The Age of the Novel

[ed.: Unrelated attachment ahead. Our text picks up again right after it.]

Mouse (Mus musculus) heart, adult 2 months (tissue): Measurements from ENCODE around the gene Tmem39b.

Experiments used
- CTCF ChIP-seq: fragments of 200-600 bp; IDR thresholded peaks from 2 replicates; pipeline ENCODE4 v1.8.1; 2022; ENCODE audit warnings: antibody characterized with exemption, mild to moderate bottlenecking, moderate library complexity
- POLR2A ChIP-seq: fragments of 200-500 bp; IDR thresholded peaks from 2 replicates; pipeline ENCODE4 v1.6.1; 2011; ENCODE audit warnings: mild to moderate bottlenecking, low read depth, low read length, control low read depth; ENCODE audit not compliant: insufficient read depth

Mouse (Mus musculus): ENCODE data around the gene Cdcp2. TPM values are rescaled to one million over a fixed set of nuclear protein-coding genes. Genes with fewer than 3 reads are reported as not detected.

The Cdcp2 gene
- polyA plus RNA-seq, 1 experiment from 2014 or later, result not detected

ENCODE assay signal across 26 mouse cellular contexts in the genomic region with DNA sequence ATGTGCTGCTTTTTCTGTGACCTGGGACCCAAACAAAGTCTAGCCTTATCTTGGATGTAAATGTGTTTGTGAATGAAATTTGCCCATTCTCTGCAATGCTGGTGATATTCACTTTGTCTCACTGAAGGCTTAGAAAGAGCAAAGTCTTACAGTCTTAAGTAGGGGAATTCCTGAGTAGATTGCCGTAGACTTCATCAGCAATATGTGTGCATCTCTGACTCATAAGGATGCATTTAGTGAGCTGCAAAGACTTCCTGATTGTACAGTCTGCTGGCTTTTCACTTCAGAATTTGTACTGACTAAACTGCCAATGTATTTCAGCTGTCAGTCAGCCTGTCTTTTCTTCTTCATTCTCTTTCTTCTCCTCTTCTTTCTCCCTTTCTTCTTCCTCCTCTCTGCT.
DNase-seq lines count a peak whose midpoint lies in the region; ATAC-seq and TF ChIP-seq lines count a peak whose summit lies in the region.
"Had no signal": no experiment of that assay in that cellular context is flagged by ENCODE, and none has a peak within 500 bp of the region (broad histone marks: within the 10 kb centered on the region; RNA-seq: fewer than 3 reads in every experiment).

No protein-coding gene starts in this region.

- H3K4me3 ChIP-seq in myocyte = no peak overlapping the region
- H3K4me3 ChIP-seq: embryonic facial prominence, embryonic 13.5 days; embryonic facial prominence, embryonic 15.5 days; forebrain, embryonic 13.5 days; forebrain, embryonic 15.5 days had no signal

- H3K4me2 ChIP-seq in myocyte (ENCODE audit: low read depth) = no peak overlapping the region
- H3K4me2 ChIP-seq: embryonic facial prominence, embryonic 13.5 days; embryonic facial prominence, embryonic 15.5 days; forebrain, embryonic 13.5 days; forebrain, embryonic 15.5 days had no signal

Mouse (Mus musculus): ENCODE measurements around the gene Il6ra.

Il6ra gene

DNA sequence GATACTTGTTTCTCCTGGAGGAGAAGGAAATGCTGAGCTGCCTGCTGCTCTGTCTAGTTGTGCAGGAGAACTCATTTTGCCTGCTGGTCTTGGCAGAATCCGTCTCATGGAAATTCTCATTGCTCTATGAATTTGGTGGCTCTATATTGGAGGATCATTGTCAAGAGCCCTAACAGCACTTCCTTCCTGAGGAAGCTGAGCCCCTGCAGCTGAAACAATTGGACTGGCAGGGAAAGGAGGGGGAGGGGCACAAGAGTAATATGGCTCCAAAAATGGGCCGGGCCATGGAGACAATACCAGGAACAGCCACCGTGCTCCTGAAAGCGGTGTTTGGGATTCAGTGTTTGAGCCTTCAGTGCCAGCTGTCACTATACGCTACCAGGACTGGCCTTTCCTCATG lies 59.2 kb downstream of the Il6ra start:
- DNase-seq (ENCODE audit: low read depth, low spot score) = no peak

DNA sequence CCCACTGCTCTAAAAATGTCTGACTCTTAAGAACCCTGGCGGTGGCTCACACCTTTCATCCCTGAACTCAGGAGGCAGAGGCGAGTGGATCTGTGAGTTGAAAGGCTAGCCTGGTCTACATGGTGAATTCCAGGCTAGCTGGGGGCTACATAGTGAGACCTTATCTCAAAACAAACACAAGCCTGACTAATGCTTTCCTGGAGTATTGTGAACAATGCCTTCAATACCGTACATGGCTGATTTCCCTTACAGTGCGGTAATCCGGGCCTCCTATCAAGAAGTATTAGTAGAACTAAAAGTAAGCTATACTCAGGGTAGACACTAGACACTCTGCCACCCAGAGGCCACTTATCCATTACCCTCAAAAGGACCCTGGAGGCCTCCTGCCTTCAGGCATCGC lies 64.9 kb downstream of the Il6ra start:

The novel was the dominant literary form of the nineteenth century, and it was therefore a genre of the utmost importance to the publishing industry. Indeed, because the novel was a product of the age of printed publication1 the relationship between form and text, and between author and publisher, was unusually close. While the dramatist wrote for the stage, the essayist for the editor and the poet for a small literary elite, and the novelist wrote for his publisher. It was the publishers who exploited the mass market which the novel could command, to the extent that they even allowed market forces to dictate the physical form in which novels were produced. Throughout the century, from Scott at the beginning to Hardy at the end, the great novelists commanded a large popular audience, reached through a multitude of channels. Not only the bookshop but also the circulating library was crucial to the commercial success of the Victorian novel, and the various forms in which it was published — single-volume, multi-volume, three-volume, serialised in parts or serialised in magazines — reflected changing tastes, changing outlets and changing market demands.